Written By Austin Winegar, AsktheScientists.com
Even though a variety of nutrients support and maintain bone health, calcium usually gets the most attention. Calcium is essential, but the health of your bones don’t depend on it alone. In fact, magnesium and vitamin D help your body absorb calcium better so it can actually use what you’re taking in. The combination of magnesium and calcium also provides benefits to the body beyond bone health—supporting your heart, muscles, healthy energy metabolism, and more.
Let’s take a look at each of these important nutrients.
Most of the calcium in your body is right where you’d expect it to be—your teeth and bones. But this amount doesn’t stay constant. Your calcium supply is continually in flux, with various amounts being deposited and broken down. As you age, more calcium is broken down by your body than is replaced through your diet. This leads to bone loss and potentially—if calcium intake is inadequate or has been inadequate in the past—osteoporosis.
Calcium is needed for more than just strong teeth and bones. The essential mineral supports blood clotting, nerve function, muscle contraction and relaxation, enzyme regulation, and membrane permeability.
If you’re looking for good sources of calcium you can turn to broccoli, legumes, fortified orange juice, dairy products, and fish. Many dairy products are also fortified with vitamin D, which plays an important role in calcium absorption.
Between the ages of 19 and 50, the recommended dietary allowance of calcium is 1000 mg/day. It goes up to 1200 mg/day for pregnant or lactating women and adults over 50. Adverse effects of calcium in normal adults have been observed only with chronic intakes above 2500 mg/day.
When it comes to absorption and utilization, your body uses calcium carbonate and calcium citrate equally well when taken with food and adequate vitamin D. Calcium carbonate contains more calcium (by weight) than calcium citrate.
Magnesium is an essential mineral that plays a role in more than 300 enzyme systems. These systems control various natural reactions in the body, including: supporting mitochondrial integrity and the production of cellular energy; protein synthesis, DNA, and RNA; and supporting proper glutathione production. Magnesium also plays a critical role in supporting normal nerve transmission, neuromuscular conduction, muscular contraction, and healthy glucose metabolism.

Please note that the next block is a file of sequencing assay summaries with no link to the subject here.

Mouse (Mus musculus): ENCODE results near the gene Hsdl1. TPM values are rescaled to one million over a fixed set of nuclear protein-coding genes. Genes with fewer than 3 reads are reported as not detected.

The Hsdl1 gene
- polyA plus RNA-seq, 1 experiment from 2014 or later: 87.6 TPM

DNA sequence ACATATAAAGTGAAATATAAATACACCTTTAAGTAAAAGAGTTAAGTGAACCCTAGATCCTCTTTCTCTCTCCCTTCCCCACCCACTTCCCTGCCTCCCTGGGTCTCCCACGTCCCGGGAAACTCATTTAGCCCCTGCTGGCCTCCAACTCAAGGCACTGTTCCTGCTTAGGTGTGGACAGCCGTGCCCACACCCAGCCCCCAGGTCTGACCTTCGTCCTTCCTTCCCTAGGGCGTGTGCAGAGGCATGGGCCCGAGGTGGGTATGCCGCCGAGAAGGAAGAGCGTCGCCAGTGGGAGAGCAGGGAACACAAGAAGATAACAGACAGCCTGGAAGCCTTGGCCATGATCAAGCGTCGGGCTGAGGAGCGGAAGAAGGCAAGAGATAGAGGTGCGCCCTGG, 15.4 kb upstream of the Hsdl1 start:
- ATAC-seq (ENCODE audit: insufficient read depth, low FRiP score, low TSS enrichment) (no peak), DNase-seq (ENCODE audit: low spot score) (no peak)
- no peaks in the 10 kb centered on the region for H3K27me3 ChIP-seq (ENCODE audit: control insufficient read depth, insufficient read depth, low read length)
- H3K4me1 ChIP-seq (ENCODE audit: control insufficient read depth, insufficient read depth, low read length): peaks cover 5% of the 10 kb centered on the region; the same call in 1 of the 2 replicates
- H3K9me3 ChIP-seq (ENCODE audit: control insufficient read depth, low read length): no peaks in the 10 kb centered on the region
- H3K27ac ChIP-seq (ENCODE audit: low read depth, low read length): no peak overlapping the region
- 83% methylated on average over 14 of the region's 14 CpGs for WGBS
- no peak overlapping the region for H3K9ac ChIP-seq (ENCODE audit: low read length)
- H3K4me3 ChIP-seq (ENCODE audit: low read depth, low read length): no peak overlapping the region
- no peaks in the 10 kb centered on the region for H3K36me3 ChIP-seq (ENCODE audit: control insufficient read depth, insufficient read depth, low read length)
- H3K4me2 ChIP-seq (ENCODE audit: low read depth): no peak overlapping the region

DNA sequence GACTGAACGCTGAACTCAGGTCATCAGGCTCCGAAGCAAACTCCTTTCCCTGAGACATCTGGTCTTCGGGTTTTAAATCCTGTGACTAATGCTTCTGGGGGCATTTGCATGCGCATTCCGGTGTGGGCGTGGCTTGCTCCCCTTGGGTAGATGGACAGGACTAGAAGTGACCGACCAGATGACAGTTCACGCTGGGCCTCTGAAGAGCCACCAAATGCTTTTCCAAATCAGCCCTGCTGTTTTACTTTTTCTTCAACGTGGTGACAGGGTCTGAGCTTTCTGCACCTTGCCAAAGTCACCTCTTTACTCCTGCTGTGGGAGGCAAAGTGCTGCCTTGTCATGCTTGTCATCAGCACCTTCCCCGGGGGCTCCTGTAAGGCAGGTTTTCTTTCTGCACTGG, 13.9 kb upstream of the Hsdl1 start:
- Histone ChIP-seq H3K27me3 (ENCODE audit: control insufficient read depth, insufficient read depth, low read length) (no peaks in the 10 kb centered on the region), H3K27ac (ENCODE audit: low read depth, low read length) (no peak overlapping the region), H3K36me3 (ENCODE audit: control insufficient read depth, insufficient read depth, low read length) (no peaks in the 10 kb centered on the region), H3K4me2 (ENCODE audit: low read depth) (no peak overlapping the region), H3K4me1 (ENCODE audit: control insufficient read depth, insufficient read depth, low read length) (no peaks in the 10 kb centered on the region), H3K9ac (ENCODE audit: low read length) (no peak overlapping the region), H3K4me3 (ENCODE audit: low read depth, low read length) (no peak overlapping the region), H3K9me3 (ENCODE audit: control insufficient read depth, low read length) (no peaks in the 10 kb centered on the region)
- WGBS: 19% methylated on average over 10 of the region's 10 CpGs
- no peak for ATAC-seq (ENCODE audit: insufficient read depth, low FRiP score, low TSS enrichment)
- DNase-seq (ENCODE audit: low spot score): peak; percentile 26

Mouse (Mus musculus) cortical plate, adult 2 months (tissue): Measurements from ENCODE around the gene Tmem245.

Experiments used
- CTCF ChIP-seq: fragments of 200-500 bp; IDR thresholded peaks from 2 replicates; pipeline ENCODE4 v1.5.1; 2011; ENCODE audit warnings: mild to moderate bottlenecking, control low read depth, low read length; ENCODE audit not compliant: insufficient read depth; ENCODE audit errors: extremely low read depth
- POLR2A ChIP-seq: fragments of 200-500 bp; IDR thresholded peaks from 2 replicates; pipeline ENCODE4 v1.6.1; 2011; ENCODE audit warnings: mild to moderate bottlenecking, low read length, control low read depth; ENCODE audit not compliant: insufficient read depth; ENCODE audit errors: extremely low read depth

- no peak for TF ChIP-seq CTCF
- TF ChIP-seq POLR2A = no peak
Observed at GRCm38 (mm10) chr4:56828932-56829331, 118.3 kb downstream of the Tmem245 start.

Magnesium’s support for cardiovascular health is based on many of these benefits. Research has also shown that magnesium can help support arterial elasticity. Maintaining the artery’s ability to expand and contract is important to maintain normal blood flow in healthy people.
The magnesium in your body normally exists as a charged particle (or ion) that’s stored in your bones. Inadequate blood magnesium levels are known to negatively affect blood calcium levels, reduce parathyroid hormone (PTH) action, and increase resistance to some of the effects of vitamin D.
Spinach, legumes, nuts, and grains are dietary sources of magnesium. Getting too much magnesium can lead to gastrointestinal discomfort, but no adverse effect has been seen for long-term consumption of amounts less than or equal to 700 mg/day.
Vitamin D and magnesium play a similar role in bone health—helping the absorption and use of calcium to support the development and maintenance of bones and teeth. Getting adequate amounts of calcium and vitamin D throughout your life, as part of a well-balanced diet, may reduce the risk of osteoporosis.
Bone health is just the beginning of vitamin D’s benefits list. It plays a key role in regulating and differentiating immune system cells, which promotes a healthy, balanced immune system. Vitamin D is important for cardiovascular health because it has been linked to the healthy function of endothelial cells—those lining the interior of your blood vessels. And, it also helps maintain normal functioning of the nervous system.
Even though it’s important, getting the vitamin D you need from food alone is almost impossible. Only a few foods contain a small amount of vitamin D: fatty fish, egg yolks, orange juice, and some cereals. Unfortunately, even consuming large amounts of these foods will do little to improve vitamin D status.
And vitamin D is called the sunshine vitamin for a reason. When your bare skin is exposed to direct sunlight, your body uses ultraviolet B (UVB) rays to produce vitamin D3 (cholecalciferol). But it’s still not enough for many people, especially those living in more northern or southern latitudes.
Are you getting enough of these three essential nutrients in your diet? If you aren’t, consider taking a supplement with equal amounts of magnesium and calcium along with advanced levels of vitamin D. You’ll do your bones a service, and help the rest of your body at the same time.
About the Author
Since joining USANA in 2011, Austin Winegar has played an integral role in organizing third-party published research, ensuring the safety and efficacy of USANA’s products, and reviewing all U.S. marketing materials for scientific accuracy. His responsibilities also include researching new ingredients for potential new products, writing articles for AsktheScientists.com, and providing science-based information for the True Health Assessment. Austin graduated from the University of Utah with a bachelor’s degree in biology. In the field of science, his areas of interest focus on sports nutrition, weight loss/maintenance, anatomy, physiology, and biochemistry.